New Hampshire's Virtual Town Hall
The budget battle at the State House intensified this week.
This week the House Finance Committee approved a $10.1 billion budget for 2012-13. That figure is $519 million less than Gov. John Lynch's proposal.
"The budget includes no new taxes and returns money to cities and towns, which Lynch proposed cutting. At the same time, it makes major cuts to almost all state services, from social services to education to public safety." reports the Concord Monitor.
The budget also includes a controversial amendment that would put an end to collective bargaining by public sector workers.
Here's a sample of reaction from our Facebook page:
Joe Turcotte: It depends what the cuts do. We shouldn't be sacrificing the most vulnerable while giving billions to corporations. If there is a deficit why not find ways to increase revenue as well? Perhaps a surcharge on incomes over a million dollars?
Andrew Smith: HSS should not be cut. its cheaper to the long run to prevent fires so to say than to put them out when they happen. Corrections could easily be cut if you put the people to work. Don't even waste your time saying that putting people to work is cruel and unusual punishment. That would mean that everyone who goes to work every day to support their families and the rest of the country for that matter, is being secepted to cruel and unusual punishment. People shouldn't be sitting on their butts all day in jail twiddling their thumbs. Make them contribute rather than further taking away and draining society.
Chris Lawless: More cuts. How about the court system. legalize marijuana and we could save $$$ in courts, cops and prisons.
The House will vote next week on the budget proposal. We'll keep you posted.
The Senate Education Committee is backing a bill that would require a teacher to work 5 years instead of 3 years before achieving tenure.
Once a teacher has tenure, the process for termination becomes more difficult.
Teachers' unions are opposed and upset they weren't granted a public hearing, reports NHPR.org.
The House has passed legislation (HB 540) that calls for biannual safety inspections of automobiles. Auto repair shop owners are concerned the extra year will result in unsafe vehicles on the road. They are also concerned the extension will hurt their business.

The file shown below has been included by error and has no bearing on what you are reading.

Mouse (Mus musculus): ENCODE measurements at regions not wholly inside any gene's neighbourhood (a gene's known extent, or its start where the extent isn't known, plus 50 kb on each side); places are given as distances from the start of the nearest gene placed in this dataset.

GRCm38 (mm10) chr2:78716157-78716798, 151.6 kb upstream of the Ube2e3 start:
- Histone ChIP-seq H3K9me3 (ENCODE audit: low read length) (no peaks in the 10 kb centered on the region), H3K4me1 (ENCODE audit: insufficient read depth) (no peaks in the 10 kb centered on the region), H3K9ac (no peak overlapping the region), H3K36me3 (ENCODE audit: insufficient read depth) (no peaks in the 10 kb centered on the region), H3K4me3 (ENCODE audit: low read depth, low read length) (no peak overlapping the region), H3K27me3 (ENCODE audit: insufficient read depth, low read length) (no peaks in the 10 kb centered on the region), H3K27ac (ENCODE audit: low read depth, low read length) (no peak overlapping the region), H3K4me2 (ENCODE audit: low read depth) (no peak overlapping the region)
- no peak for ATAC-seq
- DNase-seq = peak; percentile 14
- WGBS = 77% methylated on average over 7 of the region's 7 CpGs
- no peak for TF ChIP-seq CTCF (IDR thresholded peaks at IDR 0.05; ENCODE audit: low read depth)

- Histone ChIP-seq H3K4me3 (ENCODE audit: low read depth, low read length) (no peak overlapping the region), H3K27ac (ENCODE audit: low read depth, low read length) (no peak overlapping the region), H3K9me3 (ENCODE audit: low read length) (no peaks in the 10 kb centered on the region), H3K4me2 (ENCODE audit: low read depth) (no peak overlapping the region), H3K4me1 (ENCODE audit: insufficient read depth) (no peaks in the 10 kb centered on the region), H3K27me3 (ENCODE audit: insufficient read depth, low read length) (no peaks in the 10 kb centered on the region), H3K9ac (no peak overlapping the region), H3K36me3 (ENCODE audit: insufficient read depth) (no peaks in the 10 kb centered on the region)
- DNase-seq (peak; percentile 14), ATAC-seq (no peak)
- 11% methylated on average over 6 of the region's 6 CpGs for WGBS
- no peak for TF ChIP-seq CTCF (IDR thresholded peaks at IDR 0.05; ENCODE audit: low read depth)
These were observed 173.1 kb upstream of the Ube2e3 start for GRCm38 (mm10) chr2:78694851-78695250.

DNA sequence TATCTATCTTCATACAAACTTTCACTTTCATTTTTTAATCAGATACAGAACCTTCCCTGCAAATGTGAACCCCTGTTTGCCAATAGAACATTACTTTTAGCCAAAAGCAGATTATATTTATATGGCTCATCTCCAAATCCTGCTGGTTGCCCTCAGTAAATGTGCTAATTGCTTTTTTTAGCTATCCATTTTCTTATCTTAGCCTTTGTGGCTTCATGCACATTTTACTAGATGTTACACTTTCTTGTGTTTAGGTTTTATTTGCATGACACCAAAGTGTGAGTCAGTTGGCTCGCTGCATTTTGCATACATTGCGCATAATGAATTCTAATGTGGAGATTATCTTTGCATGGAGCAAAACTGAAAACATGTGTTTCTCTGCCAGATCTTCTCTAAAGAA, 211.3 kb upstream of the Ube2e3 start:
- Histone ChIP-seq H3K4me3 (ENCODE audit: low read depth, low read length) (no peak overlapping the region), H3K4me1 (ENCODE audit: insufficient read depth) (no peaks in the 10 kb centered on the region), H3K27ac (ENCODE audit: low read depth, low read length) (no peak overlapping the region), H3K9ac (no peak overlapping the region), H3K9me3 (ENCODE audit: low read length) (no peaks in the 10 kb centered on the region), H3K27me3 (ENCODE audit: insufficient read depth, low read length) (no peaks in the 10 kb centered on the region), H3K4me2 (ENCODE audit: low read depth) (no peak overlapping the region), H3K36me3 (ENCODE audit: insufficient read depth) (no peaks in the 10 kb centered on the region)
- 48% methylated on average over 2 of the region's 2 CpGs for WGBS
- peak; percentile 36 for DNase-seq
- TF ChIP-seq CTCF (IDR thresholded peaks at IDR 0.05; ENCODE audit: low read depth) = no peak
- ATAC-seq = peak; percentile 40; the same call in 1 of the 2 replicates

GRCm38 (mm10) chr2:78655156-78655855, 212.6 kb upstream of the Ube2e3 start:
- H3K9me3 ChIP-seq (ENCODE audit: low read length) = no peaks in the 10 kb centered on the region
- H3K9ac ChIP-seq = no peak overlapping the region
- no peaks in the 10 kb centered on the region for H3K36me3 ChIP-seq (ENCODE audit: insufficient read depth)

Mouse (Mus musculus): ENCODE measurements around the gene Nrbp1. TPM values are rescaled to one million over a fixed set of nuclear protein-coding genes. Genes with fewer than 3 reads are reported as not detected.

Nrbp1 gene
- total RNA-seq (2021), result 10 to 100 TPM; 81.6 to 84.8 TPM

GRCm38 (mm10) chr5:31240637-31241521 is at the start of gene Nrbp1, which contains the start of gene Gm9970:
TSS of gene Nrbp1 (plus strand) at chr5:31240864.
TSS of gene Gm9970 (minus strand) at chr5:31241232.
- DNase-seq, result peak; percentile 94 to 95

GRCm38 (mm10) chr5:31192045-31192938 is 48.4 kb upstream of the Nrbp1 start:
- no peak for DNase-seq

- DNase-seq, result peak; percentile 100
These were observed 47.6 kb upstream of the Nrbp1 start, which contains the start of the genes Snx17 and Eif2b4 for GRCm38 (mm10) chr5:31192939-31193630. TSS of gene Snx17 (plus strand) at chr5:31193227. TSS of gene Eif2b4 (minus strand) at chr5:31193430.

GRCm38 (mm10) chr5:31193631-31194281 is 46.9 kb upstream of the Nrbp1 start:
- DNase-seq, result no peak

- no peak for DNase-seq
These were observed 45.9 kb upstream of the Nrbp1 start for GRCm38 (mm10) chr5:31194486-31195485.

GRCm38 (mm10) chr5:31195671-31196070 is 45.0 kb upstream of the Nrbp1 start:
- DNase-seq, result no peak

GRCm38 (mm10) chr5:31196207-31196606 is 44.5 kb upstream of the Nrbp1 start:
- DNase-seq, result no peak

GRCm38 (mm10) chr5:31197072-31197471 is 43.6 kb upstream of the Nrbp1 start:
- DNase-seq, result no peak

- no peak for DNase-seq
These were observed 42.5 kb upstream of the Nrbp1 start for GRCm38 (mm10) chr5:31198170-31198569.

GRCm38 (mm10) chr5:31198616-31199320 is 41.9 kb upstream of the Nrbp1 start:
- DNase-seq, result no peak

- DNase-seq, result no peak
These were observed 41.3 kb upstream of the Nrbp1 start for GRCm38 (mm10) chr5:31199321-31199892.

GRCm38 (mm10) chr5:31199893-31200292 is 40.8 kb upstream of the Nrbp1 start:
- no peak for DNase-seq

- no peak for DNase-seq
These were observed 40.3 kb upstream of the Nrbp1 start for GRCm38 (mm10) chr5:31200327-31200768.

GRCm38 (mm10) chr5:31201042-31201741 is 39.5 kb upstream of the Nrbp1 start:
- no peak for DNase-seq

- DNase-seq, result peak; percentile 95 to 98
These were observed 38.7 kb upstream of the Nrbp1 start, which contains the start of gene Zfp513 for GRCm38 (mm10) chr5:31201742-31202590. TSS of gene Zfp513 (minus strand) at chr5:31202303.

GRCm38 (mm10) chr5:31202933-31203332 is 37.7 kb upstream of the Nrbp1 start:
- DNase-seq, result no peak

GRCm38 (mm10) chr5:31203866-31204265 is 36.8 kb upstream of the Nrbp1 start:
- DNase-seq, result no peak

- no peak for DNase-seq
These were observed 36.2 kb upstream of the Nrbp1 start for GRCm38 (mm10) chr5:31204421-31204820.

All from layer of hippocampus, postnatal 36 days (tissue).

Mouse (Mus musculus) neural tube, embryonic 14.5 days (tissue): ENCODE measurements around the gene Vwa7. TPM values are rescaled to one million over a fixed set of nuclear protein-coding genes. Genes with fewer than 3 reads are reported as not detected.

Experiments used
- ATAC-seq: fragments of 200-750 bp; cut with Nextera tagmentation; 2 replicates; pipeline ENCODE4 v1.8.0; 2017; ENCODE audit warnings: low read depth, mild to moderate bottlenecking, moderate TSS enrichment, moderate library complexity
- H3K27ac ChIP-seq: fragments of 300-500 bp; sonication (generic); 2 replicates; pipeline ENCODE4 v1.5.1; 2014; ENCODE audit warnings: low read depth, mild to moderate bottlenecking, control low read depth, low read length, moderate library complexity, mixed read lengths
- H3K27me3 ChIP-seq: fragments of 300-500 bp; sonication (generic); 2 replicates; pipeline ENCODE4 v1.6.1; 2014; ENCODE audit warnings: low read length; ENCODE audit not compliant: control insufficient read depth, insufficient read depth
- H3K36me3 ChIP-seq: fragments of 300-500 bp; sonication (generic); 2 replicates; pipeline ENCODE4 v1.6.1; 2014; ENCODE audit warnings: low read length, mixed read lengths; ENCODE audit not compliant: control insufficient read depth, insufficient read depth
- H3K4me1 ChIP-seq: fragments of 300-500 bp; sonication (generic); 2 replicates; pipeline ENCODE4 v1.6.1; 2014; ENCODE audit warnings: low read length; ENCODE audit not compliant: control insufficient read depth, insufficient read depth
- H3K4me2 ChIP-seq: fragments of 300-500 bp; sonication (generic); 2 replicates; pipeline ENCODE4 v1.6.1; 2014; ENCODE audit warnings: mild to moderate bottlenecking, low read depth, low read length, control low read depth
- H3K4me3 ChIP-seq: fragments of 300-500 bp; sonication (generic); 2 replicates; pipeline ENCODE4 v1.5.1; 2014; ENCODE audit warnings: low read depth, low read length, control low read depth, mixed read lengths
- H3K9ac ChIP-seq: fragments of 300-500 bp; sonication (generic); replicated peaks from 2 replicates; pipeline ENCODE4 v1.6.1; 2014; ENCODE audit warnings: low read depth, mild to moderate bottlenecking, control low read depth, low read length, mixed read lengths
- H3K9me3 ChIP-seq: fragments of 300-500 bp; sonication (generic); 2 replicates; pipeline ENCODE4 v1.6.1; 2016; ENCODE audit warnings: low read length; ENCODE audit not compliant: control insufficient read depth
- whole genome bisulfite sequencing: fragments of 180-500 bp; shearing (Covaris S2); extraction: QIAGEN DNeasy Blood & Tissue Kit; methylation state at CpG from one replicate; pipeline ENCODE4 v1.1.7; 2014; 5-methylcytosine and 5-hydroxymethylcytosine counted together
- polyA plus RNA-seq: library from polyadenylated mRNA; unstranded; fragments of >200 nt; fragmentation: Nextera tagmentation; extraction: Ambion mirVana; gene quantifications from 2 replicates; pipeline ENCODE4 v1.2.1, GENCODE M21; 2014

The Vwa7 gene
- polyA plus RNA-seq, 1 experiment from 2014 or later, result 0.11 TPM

According to the Nashua Telegraph:
In 2010, there were 79,410 instances of New Hampshire vehicles failing inspection for brake problems, 78,425 failures for steering or front-end problems, and 40,630 instances of bad tires causing a car to fail.
Member reaction was mixed:
Cathy Peschke: We don't need no stinking inspection law! Responsible people take care of their cars, irresponsible people will find a way around the inspection law or will find a shop that will.
Mark DeBruyckere: Great – now in addition to having to deal with younger drivers texting and being distracted I can look forward to them driving on bald tires as well - wonderful idea. And how is this helping the economy? Less revenues for service stations – more money for consumers to waste on something else.
Shawn O'Neil: How about cars after some period of time (say 7 years) have to have yearly inspection. New cars do not need an inspection for the first 3 years. So for a new car it would be 3 yrs, 5th, 7th, 8, 9, 10,....
HB 540 is now in the Senate Transportation Committee.
If you like to keep a close eye on the prospective presidential candidates who make through New Hampshire, be sure to check out our 2012 Presidential Primary page. We are tracking all the news, issues and events.
Have a great weekend!